Snyder brings fresh ideas, perspective to Wachapreague
The Virginia Institute of Marine Science recently welcomed Dr. Richard Snyder as the new Director of its Eastern Shore Laboratory in Wachapreague. Snyder replaces Dr. Mark Luckenbach, who was named Associate Dean of Research and Advisory Services on the Institute’s Gloucester Point campus in 2013.
During the two years since Luckenbach made the transition to VIMS’ main campus, P.G. Ross, a marine scientist at the ESL, had stepped in as Interim Director while a national search for a new director was underway. Snyder comes to VIMS from the University of West Florida in Pensacola where he served as Director of its Center for Environmental Diagnostics and Bioremediation.
VIMS Dean and Director John Wells says, “Dr. Snyder is a wonderful addition to our administration. He brings a wealth of experience, a clear vision, and incredible enthusiasm. I’m looking forward to working with him.”
As Director of the ESL, Snyder is responsible for ensuring that visiting students and faculty have safe and effective access to the coastal habitats of the Eastern Shore, and that ESL facilities capitalize on that access for optimal classroom and experimental work. Snyder says he is looking forward to picking up where Luckenbach and Ross left off in terms of expanding the campus and further enhancing its role as a hub for research and teaching.
While he says he is thrilled to take on his responsibilities as director, Snyder says he also finds it extremely important that he stay engaged in research and educational activities. “I’m definitely going to be writing grants and getting involved in research,” he says. “I love how small the ESL is, and how everyone works together. I’m a big team player, so if I’m needed on field trips or to help move tables for one of our monthly seminars, I’m there to pitch in. That is the kind of atmosphere that is important to me.”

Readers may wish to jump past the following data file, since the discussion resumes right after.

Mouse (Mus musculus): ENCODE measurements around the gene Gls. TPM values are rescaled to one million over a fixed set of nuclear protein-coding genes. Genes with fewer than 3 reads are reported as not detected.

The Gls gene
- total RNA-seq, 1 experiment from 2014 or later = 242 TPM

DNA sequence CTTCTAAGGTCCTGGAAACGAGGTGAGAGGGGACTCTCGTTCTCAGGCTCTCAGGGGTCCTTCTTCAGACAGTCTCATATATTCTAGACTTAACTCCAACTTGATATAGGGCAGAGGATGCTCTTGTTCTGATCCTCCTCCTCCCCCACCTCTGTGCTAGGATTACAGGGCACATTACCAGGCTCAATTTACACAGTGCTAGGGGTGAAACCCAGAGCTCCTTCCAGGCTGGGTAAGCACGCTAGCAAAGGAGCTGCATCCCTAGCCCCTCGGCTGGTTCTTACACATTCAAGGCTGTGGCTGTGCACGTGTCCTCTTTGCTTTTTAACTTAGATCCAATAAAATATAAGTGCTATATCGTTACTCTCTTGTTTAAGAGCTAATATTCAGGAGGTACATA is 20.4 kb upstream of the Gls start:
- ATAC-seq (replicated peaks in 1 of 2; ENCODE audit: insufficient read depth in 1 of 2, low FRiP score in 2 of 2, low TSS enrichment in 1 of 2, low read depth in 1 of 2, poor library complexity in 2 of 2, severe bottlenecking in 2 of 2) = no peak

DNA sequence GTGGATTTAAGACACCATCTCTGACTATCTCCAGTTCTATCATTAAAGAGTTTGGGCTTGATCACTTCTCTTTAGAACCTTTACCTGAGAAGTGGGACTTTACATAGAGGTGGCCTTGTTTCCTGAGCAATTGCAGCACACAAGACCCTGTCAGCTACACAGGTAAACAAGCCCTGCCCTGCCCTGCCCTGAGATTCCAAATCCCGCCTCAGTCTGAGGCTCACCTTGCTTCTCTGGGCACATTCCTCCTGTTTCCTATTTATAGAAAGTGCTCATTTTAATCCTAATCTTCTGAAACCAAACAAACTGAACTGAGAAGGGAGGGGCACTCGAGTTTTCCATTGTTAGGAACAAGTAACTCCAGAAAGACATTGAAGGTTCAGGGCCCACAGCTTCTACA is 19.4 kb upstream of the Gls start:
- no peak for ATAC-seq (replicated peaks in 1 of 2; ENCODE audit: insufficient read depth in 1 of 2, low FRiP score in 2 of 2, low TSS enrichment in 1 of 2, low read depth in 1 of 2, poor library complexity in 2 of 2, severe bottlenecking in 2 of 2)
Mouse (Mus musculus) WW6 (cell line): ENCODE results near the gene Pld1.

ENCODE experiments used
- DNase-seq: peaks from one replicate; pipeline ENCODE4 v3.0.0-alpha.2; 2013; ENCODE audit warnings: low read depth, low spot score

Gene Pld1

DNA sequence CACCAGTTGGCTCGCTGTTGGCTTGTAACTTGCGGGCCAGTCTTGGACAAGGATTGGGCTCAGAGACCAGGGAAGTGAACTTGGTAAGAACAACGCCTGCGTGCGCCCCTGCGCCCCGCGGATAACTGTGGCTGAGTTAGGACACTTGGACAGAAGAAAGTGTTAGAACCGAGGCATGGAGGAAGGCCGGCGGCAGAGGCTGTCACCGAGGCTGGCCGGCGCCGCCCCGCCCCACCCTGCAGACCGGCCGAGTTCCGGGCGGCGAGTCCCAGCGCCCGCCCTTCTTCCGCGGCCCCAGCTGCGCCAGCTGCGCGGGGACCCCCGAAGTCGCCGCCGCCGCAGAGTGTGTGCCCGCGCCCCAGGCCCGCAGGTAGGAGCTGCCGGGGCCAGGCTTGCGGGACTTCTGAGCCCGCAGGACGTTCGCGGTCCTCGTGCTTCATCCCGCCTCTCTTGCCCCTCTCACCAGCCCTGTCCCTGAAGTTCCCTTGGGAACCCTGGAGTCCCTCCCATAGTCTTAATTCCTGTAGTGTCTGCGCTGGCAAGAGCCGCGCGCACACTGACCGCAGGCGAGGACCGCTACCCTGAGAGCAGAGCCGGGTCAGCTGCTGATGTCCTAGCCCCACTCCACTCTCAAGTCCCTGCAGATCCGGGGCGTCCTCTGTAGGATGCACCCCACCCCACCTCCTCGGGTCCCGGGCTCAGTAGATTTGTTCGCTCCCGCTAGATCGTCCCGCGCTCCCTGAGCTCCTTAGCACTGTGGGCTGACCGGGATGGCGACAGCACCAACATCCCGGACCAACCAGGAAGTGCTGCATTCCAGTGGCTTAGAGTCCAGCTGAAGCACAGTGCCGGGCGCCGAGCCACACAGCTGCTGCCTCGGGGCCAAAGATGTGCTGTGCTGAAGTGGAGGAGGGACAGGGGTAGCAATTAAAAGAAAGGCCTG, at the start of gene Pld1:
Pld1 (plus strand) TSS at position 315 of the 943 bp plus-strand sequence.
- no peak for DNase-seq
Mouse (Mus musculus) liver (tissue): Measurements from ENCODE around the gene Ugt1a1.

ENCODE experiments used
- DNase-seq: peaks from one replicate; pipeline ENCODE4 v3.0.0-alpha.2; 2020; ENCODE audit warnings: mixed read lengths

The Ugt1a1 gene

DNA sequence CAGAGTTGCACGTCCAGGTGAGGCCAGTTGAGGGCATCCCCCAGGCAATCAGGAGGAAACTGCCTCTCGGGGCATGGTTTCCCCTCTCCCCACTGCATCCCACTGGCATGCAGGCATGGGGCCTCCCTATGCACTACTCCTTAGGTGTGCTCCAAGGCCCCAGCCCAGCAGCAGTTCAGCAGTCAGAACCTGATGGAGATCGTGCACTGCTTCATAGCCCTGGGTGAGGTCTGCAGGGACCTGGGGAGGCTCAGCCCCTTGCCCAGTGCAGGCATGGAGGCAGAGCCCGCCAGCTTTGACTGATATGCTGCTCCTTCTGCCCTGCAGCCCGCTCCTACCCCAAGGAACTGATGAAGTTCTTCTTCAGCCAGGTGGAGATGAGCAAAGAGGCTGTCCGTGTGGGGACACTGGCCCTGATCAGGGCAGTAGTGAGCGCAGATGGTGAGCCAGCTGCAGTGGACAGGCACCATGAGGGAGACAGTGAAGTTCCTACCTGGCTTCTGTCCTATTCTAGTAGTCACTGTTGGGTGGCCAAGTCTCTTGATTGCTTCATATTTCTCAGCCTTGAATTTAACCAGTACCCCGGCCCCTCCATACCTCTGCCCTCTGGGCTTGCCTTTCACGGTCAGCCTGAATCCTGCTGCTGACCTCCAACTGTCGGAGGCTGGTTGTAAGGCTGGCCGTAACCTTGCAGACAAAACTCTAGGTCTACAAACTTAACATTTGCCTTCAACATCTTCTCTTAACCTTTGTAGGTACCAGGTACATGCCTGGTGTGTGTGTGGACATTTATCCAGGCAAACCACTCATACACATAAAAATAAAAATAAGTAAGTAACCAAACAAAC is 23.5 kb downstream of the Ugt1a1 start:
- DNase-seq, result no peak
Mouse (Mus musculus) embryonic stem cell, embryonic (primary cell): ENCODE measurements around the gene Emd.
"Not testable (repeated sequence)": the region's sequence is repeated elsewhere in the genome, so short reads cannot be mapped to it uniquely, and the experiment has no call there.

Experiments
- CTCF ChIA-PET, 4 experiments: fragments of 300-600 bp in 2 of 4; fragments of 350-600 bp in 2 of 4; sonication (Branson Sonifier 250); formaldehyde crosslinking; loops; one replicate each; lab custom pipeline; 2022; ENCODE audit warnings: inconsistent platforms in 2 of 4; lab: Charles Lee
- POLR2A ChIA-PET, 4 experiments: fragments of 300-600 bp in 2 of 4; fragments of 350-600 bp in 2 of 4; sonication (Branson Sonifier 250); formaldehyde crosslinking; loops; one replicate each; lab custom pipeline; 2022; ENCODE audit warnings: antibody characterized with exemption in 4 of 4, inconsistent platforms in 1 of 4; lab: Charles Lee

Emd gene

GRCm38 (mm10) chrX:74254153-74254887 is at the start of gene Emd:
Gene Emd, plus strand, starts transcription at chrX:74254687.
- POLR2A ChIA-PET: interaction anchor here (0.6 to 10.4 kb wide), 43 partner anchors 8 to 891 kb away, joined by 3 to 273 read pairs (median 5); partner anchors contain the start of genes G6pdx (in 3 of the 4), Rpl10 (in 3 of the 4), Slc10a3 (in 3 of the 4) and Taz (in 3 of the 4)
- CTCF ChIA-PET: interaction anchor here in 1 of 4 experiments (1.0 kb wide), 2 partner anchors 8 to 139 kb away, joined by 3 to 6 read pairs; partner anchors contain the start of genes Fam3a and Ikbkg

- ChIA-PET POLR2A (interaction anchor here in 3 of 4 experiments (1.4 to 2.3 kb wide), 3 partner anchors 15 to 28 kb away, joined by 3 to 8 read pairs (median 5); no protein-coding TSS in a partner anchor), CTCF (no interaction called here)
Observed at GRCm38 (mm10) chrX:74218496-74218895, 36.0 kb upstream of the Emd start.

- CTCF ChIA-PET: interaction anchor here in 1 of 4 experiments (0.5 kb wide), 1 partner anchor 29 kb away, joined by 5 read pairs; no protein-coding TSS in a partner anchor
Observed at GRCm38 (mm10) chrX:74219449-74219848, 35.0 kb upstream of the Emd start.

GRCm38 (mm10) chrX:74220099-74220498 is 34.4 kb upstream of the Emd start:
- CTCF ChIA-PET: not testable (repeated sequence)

Luckenbach says, “Dr. Synder brings a strong research background in coastal marine science, a history of teaching at the graduate, undergraduate, and public education levels, and experience in program administration that is a perfect fit for the ESL. I am very pleased welcome him to VIMS and I think he makes a great addition to our faculty.”
One of the first initiatives Snyder plans to implement at the ESL is a new molecular biology lab, which is slated to reside within Seaside Hall. “It’s something that can be used at multiple levels and in multiple fields,” he says. “It represents new capabilities for visiting and resident researchers. It will allow us to provide molecular diagnostics in support of aquaculture industry, water quality for human health, and support basic research.”
Snyder says the new lab is just one of his ideas for establishing the ESL as a year-round research enterprise. “If we can get this place going so that research is sustained year-round, we can provide more jobs for local students to stay here, in addition to being able to bring in highly trained scientists,” he says. “Anything I can do to keep local talent and bring new talent to the area and the ESL, I will do. I want to bring in intellectual currency and elevate the level of discussion and expertise in the area, which I think is important to the local economy.”
Originally from Chestertown, Maryland, Snyder describes his arrival on the shore as coming home. “I’ve wanted to work on the Eastern Shore since I was in graduate school, but there aren’t many opportunities for scientists here,” he says. “I love Chesapeake Bay’s coastal and mid-Atlantic habitats, and I learned all of the flora and fauna before I left, so I’m getting reacquainted with it now. I’m really immersing myself in the system and it’s great to be back.”
A broadly trained interdisciplinary ecologist, Snyder says his research focuses mostly on microbial ecology, especially that of eukaryotic microbes. “I’ve also worked with plant community ecology in coastal acidic bogs and barrier islands, and have conducted studies on the spatial and species-specific distributions and concentrations of metals, PAHs, PCBs, and dioxins and furans in fish and shellfish.”
Snyder says he feels obliged to allocate time to explaining complex science to the general public through media contacts and presentations, and to improve the dynamics of the science-society interface.
“VIMS has always had a commitment to service and I’ve always liked that,” he says. “I’ve spent a lot of my career getting out in the public and providing science for local issues. I think it’s our responsibility as scientists to communicate our research through public information and outreach, and that is something I admire about VIMS, because that’s how they’ve done it since the very beginning.”